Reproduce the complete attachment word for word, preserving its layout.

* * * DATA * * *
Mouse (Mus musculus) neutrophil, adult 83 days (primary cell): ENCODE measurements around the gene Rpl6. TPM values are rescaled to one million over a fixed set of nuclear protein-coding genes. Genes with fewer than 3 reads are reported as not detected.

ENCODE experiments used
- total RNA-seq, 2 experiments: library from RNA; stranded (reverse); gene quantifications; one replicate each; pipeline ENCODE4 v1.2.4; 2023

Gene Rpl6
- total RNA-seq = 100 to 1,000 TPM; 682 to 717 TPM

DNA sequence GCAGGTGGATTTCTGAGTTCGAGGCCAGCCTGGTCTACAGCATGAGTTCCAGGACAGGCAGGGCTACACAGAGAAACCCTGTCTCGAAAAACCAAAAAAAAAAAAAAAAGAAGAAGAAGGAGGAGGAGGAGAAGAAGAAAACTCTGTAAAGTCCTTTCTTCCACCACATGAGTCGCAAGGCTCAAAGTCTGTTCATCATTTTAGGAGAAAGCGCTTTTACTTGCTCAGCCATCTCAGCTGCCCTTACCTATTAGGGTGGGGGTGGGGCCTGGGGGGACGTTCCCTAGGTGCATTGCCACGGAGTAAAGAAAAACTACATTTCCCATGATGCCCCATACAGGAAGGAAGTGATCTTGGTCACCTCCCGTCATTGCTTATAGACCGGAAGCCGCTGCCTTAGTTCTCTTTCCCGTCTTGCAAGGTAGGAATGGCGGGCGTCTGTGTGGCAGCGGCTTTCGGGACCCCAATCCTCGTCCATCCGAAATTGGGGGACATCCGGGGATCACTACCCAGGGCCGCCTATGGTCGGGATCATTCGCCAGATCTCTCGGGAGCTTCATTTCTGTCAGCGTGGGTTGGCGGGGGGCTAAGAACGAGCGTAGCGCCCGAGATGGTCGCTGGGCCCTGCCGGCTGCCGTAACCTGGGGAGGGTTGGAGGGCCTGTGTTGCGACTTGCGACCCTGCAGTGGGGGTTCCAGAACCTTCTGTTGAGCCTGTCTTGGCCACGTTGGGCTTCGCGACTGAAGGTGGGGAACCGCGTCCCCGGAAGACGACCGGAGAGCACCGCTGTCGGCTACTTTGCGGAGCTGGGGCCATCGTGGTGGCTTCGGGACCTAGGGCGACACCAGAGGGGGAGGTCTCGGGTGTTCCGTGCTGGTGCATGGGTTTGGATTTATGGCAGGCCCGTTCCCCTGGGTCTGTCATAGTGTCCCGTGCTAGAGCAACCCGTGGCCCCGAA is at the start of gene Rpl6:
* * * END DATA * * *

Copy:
Mouse (Mus musculus) neutrophil, adult 83 days (primary cell): ENCODE measurements around the gene Rpl6. TPM values are rescaled to one million over a fixed set of nuclear protein-coding genes. Genes with fewer than 3 reads are reported as not detected.

ENCODE experiments used
- total RNA-seq, 2 experiments: library from RNA; stranded (reverse); gene quantifications; one replicate each; pipeline ENCODE4 v1.2.4; 2023

Gene Rpl6
- total RNA-seq = 100 to 1,000 TPM; 682 to 717 TPM

DNA sequence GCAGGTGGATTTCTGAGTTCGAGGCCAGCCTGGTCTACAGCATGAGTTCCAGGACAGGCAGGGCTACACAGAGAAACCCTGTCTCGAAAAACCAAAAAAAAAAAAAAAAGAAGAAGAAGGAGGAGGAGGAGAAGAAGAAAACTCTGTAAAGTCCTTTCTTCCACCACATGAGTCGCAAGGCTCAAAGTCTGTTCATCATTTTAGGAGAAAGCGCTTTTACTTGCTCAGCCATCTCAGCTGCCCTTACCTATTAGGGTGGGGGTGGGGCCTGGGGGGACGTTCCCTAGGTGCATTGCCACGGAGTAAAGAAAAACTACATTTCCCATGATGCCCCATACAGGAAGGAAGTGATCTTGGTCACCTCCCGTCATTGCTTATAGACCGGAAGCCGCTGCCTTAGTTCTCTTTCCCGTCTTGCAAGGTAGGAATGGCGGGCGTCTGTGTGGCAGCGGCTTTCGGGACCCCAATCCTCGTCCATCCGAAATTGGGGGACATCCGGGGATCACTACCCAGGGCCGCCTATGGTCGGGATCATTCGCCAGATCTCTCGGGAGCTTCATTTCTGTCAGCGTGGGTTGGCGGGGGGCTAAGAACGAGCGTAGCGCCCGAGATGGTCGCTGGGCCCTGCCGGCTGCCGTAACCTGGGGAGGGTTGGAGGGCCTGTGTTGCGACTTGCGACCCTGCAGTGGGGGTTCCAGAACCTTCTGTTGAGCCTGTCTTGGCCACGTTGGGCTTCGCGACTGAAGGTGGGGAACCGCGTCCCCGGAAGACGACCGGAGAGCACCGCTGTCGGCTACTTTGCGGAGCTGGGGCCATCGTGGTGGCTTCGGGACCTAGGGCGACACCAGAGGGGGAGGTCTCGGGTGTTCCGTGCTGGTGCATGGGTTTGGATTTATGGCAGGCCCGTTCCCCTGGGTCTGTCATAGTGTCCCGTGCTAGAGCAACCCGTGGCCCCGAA is at the start of gene Rpl6: